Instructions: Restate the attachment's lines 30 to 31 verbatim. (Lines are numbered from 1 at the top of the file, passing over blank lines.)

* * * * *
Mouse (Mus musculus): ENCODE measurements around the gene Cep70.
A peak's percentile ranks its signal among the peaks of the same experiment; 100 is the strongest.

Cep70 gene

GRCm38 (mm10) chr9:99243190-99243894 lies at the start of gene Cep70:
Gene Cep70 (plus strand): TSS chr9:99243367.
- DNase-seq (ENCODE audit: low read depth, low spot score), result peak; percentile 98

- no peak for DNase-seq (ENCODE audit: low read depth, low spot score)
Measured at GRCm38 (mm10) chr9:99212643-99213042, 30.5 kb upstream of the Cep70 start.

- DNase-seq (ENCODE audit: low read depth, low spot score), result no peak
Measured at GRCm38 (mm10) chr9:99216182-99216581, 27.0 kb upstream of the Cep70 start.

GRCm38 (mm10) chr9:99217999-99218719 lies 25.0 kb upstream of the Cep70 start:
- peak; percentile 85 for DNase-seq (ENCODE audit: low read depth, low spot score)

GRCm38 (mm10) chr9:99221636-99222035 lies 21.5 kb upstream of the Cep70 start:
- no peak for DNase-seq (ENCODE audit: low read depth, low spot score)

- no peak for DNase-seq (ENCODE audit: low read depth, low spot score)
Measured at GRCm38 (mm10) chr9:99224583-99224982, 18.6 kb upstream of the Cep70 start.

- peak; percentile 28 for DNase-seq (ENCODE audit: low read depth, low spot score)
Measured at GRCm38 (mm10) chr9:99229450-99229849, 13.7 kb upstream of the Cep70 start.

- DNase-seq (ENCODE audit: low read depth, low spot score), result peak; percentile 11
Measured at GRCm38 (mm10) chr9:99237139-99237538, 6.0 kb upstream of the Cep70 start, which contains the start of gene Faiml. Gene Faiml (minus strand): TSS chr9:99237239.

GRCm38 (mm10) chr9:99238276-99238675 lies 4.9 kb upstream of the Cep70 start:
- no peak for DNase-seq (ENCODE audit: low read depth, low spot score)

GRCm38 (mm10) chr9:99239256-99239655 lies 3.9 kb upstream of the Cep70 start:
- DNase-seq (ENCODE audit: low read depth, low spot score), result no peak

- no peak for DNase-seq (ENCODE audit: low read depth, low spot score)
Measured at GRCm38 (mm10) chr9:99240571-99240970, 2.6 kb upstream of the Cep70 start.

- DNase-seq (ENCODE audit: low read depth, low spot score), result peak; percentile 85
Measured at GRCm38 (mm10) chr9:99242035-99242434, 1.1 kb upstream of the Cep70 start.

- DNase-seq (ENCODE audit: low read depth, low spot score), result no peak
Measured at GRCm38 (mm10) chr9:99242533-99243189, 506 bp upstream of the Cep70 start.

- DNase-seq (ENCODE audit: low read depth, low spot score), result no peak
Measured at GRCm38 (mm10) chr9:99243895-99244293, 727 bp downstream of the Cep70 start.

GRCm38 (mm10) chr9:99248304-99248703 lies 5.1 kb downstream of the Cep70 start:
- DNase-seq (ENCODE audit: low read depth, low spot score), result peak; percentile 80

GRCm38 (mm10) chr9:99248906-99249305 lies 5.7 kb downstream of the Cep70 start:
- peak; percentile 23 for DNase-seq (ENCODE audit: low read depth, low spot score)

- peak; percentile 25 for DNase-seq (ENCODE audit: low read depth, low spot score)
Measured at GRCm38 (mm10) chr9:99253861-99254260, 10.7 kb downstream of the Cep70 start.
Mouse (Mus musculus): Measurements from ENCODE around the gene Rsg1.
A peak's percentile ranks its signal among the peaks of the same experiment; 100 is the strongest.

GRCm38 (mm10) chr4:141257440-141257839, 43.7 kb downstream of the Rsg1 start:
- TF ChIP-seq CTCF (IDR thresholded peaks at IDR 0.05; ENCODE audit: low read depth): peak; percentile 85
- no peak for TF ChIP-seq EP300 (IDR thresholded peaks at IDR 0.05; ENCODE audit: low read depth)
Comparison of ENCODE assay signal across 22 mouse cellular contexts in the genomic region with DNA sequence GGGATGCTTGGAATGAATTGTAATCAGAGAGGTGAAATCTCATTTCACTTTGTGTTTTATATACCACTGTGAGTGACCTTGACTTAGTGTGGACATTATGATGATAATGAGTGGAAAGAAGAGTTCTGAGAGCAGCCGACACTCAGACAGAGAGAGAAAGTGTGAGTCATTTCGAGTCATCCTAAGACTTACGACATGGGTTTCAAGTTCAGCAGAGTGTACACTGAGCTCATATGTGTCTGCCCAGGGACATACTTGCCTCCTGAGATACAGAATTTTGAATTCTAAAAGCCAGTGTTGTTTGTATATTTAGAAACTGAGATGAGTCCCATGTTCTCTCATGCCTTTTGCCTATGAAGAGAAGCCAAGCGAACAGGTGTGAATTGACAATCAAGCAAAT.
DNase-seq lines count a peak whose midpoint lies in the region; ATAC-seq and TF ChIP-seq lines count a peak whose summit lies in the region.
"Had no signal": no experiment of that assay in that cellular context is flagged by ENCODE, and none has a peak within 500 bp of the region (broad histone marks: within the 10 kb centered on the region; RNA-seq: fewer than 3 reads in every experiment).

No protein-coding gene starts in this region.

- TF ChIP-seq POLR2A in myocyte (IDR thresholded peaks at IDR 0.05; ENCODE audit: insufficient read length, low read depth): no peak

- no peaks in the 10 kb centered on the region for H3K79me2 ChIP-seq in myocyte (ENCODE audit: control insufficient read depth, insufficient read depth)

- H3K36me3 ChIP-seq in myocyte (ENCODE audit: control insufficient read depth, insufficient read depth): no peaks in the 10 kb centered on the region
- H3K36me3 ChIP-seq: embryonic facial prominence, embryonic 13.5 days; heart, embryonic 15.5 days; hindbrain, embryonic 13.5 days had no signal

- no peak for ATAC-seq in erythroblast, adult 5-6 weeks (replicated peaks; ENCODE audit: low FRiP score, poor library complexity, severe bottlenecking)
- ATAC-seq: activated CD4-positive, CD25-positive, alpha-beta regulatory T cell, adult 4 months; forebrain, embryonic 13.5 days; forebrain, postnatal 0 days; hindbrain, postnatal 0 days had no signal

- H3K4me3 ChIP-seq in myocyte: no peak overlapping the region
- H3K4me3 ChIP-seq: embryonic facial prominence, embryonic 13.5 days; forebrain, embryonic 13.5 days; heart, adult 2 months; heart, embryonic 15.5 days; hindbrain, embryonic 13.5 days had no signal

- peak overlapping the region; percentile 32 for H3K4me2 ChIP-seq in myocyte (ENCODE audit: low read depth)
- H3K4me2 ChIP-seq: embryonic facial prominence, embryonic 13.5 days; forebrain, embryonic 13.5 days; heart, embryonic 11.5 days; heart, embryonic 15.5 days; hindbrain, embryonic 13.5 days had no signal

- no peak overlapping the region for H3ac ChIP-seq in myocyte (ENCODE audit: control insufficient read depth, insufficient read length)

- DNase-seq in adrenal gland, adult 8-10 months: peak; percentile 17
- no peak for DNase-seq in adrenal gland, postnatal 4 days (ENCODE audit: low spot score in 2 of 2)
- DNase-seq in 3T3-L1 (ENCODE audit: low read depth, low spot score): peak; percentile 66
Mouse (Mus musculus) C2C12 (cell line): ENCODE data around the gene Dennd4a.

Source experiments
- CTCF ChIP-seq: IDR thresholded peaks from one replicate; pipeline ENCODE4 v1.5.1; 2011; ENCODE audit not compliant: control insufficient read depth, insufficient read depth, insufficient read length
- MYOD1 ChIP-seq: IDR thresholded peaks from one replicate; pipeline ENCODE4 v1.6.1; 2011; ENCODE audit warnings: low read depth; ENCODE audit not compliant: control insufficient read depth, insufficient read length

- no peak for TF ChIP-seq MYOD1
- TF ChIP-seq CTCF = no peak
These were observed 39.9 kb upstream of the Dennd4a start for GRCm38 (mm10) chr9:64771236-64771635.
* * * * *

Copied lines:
Measured at GRCm38 (mm10) chr9:99242533-99243189, 506 bp upstream of the Cep70 start.

- DNase-seq (ENCODE audit: low read depth, low spot score), result no peak